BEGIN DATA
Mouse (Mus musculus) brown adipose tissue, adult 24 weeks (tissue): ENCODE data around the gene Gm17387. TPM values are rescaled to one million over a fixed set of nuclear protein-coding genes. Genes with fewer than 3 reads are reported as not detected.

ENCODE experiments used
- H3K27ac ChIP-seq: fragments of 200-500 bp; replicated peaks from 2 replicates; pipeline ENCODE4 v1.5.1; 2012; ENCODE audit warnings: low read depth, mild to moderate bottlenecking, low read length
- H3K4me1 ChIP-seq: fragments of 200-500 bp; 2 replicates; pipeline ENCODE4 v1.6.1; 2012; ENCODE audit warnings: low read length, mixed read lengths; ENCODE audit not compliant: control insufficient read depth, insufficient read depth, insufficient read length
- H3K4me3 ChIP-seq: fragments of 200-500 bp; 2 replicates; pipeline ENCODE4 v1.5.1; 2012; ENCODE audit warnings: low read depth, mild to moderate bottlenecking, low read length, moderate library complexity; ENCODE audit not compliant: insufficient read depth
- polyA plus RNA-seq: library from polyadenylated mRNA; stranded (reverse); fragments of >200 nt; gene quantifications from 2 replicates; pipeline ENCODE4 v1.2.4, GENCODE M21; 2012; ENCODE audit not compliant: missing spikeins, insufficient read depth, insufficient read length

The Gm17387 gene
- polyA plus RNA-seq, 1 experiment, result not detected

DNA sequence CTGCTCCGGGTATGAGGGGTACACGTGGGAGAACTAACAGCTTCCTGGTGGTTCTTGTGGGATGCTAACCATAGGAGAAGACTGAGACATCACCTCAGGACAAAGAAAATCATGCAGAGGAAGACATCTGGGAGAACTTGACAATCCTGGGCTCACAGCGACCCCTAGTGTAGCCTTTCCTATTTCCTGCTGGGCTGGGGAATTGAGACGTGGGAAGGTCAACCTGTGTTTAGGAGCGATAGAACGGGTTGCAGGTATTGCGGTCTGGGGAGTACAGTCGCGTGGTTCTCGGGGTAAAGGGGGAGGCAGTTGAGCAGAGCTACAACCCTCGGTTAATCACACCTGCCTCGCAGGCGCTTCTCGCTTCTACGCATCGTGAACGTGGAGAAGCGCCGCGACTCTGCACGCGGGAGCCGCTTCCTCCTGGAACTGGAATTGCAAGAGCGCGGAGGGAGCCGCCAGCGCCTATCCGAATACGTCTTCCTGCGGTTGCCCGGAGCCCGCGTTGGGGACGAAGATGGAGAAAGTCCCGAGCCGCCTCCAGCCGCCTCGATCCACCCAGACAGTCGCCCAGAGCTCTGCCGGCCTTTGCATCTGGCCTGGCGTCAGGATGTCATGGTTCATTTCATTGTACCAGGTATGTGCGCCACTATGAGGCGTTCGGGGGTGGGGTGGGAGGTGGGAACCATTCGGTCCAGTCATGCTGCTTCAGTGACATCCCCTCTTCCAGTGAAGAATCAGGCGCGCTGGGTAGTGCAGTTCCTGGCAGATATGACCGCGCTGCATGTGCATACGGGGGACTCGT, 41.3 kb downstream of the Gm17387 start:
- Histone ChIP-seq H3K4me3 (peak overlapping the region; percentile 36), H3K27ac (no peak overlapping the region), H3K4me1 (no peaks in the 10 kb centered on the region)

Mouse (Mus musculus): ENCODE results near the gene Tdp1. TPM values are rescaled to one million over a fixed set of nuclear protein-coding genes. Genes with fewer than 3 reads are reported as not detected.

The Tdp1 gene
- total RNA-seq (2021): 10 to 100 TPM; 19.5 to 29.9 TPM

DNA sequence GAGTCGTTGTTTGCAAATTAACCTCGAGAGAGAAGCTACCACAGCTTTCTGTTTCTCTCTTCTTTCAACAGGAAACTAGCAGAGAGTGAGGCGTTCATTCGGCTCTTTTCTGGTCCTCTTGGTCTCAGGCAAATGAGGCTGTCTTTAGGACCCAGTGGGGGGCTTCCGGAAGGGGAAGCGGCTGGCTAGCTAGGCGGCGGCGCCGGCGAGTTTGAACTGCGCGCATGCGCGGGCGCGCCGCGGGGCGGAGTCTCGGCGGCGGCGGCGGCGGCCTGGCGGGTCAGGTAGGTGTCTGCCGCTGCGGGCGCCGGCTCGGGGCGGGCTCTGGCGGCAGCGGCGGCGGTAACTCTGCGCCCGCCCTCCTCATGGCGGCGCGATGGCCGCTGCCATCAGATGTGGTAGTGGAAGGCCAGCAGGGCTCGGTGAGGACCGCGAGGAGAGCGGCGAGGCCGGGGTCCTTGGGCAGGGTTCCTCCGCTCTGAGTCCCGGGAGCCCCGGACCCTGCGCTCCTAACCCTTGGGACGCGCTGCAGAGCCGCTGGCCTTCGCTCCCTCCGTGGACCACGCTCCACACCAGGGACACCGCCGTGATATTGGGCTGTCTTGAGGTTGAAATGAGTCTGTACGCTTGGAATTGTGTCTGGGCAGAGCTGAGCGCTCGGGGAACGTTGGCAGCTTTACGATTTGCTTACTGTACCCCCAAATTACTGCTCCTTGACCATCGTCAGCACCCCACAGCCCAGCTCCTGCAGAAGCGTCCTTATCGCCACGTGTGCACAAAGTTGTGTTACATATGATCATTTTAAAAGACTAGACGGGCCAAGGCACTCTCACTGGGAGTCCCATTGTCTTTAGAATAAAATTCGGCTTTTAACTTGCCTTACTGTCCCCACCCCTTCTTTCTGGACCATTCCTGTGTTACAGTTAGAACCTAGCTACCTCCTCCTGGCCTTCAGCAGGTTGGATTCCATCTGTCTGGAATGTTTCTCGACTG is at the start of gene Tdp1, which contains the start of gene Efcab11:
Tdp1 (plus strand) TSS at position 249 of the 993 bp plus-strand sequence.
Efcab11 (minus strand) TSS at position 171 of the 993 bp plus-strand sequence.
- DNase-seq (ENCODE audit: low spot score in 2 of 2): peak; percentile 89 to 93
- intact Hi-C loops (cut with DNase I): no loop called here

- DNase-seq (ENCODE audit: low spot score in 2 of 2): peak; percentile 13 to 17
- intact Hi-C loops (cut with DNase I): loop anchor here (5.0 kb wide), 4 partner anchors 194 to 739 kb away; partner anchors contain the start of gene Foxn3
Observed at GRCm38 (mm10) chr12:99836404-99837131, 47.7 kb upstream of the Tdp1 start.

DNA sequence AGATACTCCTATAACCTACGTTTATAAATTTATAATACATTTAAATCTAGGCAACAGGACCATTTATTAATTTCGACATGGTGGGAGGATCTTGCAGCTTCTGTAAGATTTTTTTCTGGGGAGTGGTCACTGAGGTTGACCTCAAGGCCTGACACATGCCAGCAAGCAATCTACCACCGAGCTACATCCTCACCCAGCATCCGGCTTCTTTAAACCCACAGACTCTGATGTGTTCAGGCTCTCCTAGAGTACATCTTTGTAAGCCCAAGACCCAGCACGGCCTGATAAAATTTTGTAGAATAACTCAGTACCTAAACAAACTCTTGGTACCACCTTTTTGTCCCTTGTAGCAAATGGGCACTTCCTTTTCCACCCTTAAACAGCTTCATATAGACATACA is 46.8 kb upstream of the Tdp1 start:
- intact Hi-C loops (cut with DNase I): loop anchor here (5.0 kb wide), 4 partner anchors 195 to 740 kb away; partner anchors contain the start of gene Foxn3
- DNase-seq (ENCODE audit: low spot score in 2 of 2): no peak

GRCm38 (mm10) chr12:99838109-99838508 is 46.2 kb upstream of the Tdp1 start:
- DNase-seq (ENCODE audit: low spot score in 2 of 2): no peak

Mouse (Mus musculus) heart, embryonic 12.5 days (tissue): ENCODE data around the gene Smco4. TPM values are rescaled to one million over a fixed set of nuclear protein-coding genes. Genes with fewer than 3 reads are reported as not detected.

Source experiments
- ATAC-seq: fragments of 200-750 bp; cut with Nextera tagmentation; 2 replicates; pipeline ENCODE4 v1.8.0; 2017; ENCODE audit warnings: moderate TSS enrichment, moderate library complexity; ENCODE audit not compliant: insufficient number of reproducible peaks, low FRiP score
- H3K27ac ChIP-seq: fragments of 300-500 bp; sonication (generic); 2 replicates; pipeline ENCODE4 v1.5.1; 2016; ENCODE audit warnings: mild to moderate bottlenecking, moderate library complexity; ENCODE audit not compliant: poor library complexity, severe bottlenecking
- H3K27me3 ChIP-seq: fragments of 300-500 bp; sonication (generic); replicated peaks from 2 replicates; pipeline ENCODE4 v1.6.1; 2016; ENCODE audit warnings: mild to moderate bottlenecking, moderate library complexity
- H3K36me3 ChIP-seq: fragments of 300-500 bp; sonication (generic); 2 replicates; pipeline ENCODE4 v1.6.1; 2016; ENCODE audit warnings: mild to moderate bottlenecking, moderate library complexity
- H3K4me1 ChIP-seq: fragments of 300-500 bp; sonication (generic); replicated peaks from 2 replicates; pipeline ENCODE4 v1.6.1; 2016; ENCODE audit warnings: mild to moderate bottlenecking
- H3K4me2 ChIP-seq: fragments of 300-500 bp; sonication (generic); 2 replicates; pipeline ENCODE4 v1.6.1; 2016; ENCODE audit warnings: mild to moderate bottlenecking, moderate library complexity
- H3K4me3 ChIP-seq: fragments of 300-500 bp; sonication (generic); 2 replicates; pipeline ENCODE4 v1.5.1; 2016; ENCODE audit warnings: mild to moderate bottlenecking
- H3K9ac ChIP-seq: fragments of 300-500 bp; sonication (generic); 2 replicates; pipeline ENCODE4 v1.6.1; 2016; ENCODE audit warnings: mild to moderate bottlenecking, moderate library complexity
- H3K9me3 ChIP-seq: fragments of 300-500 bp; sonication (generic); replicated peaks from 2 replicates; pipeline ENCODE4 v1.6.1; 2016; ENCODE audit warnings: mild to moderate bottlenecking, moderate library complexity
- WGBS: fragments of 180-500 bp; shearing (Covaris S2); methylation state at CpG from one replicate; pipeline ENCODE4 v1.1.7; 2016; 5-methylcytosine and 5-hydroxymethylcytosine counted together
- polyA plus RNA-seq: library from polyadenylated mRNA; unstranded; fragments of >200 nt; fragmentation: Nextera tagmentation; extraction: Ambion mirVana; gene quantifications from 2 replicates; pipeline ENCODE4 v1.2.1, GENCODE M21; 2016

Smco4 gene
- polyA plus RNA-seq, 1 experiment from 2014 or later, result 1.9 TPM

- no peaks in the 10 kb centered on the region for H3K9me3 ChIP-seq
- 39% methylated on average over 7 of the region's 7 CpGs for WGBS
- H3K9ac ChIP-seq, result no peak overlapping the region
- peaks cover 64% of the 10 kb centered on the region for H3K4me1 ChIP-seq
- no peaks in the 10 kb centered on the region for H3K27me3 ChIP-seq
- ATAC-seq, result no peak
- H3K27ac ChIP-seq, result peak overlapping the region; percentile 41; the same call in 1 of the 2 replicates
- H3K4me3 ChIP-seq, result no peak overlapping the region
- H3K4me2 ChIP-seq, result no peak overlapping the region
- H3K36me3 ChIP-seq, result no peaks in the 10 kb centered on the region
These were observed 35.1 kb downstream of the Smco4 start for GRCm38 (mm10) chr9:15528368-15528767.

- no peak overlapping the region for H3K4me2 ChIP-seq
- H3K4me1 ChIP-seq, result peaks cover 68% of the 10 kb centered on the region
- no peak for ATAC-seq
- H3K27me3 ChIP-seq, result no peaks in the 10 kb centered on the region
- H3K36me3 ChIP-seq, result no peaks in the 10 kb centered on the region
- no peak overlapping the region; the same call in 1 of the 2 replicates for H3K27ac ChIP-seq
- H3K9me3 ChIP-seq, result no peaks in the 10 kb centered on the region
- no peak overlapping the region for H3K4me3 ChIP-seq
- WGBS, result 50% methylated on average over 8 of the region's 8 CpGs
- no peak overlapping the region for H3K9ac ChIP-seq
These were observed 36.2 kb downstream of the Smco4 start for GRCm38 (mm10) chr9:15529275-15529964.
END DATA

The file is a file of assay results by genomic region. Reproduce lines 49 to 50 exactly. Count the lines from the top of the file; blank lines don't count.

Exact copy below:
- H3K4me3 ChIP-seq, result no peak overlapping the region
- H3K4me2 ChIP-seq, result no peak overlapping the region